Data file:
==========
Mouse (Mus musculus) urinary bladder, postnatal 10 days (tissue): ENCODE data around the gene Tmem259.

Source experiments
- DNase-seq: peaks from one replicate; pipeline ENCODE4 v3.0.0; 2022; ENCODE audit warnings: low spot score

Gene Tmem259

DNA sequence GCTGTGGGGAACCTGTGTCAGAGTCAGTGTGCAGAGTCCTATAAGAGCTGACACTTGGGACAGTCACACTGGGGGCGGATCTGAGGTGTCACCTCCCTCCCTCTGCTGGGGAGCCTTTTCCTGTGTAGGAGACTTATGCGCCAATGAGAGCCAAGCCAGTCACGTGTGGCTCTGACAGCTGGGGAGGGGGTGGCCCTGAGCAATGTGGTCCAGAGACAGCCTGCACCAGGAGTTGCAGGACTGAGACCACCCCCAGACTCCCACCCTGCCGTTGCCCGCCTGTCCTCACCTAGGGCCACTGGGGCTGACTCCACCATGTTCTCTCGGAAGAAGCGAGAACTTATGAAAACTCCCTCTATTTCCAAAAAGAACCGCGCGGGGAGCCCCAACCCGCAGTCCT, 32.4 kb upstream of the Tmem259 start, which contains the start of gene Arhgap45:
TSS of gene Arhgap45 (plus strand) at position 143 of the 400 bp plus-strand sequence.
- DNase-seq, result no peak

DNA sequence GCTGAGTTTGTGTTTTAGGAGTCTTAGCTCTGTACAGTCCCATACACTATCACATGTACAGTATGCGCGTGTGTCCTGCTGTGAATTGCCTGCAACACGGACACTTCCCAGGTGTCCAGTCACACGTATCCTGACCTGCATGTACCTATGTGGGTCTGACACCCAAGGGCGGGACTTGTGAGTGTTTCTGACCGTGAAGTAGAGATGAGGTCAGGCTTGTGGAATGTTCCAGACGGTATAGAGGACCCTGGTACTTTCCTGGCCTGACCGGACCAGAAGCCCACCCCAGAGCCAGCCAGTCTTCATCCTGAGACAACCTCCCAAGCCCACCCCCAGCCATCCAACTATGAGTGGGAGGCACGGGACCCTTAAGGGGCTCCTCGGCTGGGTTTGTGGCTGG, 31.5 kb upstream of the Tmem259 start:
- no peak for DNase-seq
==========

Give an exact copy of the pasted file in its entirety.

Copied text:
Mouse (Mus musculus) urinary bladder, postnatal 10 days (tissue): ENCODE data around the gene Tmem259.

Source experiments
- DNase-seq: peaks from one replicate; pipeline ENCODE4 v3.0.0; 2022; ENCODE audit warnings: low spot score

Gene Tmem259

DNA sequence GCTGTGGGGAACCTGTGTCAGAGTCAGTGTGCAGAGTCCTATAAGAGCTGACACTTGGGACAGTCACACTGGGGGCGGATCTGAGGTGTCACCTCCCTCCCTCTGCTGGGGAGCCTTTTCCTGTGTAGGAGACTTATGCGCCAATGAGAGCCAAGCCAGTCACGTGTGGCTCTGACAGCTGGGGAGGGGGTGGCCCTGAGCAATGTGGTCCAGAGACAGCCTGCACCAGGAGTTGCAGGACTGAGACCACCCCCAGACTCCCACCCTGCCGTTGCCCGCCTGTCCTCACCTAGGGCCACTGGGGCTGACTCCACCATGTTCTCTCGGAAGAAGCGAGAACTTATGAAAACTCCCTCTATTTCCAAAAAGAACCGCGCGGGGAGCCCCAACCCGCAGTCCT, 32.4 kb upstream of the Tmem259 start, which contains the start of gene Arhgap45:
TSS of gene Arhgap45 (plus strand) at position 143 of the 400 bp plus-strand sequence.
- DNase-seq, result no peak

DNA sequence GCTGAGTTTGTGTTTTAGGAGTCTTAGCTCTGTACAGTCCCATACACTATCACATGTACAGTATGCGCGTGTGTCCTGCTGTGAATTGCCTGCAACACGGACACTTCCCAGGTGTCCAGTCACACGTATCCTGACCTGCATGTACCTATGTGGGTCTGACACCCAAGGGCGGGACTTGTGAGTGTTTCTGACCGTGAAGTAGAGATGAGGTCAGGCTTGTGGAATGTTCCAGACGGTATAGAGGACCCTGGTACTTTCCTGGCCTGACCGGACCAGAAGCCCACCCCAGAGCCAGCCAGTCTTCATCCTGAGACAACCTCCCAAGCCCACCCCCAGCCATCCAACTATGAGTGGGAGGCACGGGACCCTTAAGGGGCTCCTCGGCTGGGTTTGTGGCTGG, 31.5 kb upstream of the Tmem259 start:
- no peak for DNase-seq